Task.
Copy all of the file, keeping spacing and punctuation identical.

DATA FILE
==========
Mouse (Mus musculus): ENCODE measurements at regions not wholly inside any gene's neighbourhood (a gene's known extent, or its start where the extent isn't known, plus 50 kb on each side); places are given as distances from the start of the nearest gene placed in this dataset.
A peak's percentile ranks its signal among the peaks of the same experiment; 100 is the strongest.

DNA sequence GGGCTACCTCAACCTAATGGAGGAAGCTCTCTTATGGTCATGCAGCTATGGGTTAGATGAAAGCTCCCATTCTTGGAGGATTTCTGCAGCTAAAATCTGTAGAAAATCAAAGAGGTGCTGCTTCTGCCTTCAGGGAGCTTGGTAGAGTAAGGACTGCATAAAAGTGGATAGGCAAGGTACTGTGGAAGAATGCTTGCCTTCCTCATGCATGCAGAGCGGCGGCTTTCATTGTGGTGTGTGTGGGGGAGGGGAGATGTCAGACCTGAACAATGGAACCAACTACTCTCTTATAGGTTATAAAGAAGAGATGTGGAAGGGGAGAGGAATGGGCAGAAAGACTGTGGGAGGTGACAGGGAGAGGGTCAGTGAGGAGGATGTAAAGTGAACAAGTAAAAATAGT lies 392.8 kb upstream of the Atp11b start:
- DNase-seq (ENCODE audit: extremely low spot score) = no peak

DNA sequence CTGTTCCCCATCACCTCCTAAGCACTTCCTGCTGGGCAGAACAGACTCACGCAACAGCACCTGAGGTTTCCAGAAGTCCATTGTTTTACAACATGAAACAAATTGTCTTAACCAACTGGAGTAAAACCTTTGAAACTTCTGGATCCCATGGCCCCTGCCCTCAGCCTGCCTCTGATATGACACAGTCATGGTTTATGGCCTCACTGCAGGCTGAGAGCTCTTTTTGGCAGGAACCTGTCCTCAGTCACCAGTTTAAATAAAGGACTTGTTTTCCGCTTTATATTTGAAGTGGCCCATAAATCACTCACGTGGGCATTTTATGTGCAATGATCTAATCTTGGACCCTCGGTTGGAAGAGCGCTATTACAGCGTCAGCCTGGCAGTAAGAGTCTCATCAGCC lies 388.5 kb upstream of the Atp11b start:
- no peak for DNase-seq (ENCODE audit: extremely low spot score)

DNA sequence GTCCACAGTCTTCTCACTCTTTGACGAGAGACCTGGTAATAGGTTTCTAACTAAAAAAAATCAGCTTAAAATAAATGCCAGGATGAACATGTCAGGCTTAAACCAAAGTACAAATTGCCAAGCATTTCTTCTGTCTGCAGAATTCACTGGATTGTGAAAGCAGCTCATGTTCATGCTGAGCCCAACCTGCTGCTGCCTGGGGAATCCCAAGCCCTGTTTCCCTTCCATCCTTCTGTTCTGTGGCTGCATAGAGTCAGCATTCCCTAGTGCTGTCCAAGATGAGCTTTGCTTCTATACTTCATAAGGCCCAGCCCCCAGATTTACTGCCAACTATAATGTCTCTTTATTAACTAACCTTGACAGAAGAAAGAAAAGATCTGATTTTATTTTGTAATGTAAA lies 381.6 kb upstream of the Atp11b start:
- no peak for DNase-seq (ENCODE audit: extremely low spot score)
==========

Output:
Mouse (Mus musculus): ENCODE measurements at regions not wholly inside any gene's neighbourhood (a gene's known extent, or its start where the extent isn't known, plus 50 kb on each side); places are given as distances from the start of the nearest gene placed in this dataset.
A peak's percentile ranks its signal among the peaks of the same experiment; 100 is the strongest.

DNA sequence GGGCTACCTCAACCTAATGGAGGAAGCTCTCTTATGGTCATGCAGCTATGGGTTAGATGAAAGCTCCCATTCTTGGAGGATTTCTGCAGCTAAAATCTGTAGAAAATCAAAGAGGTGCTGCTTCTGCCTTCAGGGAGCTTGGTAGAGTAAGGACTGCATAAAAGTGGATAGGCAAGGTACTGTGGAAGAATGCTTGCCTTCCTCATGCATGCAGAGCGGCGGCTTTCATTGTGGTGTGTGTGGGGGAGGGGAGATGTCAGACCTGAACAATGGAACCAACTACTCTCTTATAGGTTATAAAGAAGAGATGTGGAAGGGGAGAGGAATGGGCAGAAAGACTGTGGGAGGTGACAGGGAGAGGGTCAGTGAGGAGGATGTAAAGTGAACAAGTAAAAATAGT lies 392.8 kb upstream of the Atp11b start:
- DNase-seq (ENCODE audit: extremely low spot score) = no peak

DNA sequence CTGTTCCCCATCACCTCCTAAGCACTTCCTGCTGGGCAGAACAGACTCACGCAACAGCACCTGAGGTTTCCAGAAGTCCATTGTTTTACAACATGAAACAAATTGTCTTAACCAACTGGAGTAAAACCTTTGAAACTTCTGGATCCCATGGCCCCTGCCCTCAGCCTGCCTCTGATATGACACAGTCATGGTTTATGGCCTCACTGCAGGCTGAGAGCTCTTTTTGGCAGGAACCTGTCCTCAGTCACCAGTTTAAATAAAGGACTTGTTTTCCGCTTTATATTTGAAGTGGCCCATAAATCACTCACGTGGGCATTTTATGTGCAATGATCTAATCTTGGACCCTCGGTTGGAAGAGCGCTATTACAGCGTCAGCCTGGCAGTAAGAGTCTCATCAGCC lies 388.5 kb upstream of the Atp11b start:
- no peak for DNase-seq (ENCODE audit: extremely low spot score)

DNA sequence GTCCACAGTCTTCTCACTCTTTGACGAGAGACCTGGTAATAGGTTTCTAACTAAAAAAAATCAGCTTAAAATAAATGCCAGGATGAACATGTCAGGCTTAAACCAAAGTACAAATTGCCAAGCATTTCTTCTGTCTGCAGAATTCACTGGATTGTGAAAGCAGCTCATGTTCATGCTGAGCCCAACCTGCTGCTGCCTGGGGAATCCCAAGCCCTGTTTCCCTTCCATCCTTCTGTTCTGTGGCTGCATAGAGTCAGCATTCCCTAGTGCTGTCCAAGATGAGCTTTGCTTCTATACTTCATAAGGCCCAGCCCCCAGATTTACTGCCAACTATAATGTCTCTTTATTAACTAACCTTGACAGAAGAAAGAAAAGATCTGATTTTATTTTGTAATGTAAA lies 381.6 kb upstream of the Atp11b start:
- no peak for DNase-seq (ENCODE audit: extremely low spot score)